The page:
Kurdish ‘democratic confederalism’ or counter-revolution in Syria?

Robin Yassin-Kassab writes: The first fact is this: the Kurds have suffered a terrible historical injustice. The Arabs were rightly enraged when Britain and France carved bilad al-Sham (the Levant) into mini-states, then gave one of them to Zionism.

But the post-Ottoman dispensation allowed the Kurds no state at all – and this in an age when the Middle East was ill with nationalist fever. Everywhere the Kurds became minorities in hyper-nationalist states.

Over the years an estimated 40,000 people have been killed in Turkish-Kurdish fighting, most of them Kurds.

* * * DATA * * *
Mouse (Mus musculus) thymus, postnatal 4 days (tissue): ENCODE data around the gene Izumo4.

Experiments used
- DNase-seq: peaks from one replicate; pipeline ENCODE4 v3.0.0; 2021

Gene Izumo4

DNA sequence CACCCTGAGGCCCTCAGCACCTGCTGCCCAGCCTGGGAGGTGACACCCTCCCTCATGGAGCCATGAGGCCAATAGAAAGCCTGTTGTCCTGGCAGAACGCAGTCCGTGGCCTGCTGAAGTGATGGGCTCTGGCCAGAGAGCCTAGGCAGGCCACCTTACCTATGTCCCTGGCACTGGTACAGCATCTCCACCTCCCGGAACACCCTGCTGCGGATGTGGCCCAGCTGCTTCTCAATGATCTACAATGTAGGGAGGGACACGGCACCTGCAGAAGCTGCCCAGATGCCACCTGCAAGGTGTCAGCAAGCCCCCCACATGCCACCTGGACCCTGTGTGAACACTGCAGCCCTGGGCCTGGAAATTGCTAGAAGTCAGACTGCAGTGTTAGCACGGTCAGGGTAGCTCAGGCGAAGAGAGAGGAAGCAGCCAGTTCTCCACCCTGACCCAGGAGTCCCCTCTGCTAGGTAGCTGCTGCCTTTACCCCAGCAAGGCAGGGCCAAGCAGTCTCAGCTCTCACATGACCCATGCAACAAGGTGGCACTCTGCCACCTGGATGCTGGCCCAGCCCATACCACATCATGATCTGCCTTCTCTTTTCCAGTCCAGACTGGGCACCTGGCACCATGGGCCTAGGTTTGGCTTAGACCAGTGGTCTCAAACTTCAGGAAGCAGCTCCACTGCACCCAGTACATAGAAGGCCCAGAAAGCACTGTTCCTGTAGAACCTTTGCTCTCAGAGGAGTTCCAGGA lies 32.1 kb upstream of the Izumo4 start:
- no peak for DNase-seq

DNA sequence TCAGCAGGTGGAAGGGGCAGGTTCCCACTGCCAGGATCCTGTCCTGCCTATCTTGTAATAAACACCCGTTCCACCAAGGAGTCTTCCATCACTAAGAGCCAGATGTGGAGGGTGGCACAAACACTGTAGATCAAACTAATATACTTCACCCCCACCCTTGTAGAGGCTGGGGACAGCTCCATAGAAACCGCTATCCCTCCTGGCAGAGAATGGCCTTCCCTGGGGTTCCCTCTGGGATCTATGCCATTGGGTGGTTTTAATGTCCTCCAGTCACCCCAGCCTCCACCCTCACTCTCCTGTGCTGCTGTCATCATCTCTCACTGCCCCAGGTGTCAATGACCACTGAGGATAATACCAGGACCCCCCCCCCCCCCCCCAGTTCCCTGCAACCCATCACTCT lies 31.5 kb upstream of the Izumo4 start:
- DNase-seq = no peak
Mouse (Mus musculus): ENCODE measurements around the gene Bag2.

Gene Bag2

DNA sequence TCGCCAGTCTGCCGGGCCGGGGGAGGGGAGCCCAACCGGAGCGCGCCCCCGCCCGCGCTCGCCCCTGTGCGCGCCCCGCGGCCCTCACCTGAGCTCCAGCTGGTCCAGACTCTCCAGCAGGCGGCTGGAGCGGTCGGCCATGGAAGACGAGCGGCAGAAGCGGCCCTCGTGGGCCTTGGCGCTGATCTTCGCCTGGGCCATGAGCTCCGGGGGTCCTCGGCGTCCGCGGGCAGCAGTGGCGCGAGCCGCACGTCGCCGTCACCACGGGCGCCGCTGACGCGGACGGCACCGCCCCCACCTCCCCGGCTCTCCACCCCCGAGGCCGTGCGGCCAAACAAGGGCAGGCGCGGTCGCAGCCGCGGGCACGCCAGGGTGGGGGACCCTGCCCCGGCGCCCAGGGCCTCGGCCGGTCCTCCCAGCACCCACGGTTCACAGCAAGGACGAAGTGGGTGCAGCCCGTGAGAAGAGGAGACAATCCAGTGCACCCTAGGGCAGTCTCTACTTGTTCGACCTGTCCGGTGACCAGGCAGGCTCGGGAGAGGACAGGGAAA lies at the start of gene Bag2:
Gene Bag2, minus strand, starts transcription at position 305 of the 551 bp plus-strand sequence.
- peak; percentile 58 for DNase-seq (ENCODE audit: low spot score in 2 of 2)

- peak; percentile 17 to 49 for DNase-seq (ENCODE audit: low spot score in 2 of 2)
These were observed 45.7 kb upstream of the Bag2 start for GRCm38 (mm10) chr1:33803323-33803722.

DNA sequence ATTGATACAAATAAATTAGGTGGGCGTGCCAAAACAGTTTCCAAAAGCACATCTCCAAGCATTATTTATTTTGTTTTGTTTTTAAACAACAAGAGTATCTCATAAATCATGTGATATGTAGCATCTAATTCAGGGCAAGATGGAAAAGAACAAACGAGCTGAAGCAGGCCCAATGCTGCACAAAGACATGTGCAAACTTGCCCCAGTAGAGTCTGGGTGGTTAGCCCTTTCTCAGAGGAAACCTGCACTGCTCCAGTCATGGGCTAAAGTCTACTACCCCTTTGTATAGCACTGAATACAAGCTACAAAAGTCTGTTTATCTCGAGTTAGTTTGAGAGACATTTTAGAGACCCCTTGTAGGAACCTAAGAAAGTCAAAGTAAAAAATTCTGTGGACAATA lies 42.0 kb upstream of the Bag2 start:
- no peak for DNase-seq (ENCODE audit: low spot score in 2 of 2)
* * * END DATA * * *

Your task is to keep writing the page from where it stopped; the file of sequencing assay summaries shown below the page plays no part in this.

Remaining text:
In the late 1980s, Saddam Hussein’s genocidal Anfal campaign murdered somewhere between 50,000 and 200,000 Iraqi Kurds.

In Syria, where Kurds formed about 10 percent of the population – or around two million people – it was illegal to teach in the Kurdish language.

Approximately 300,000 Kurds (by 2011) were denied citizenship by the state, and were therefore excluded from education and health care, barred from owning land or setting up businesses.

While oppressing Kurds at home, President Hafez al-Assad (Bashar’s father) cultivated good relations with Kurdish groups abroad. This fitted into his regional strategy of backing spoilers and irritants as pawns against his rivals. [Continue reading…]

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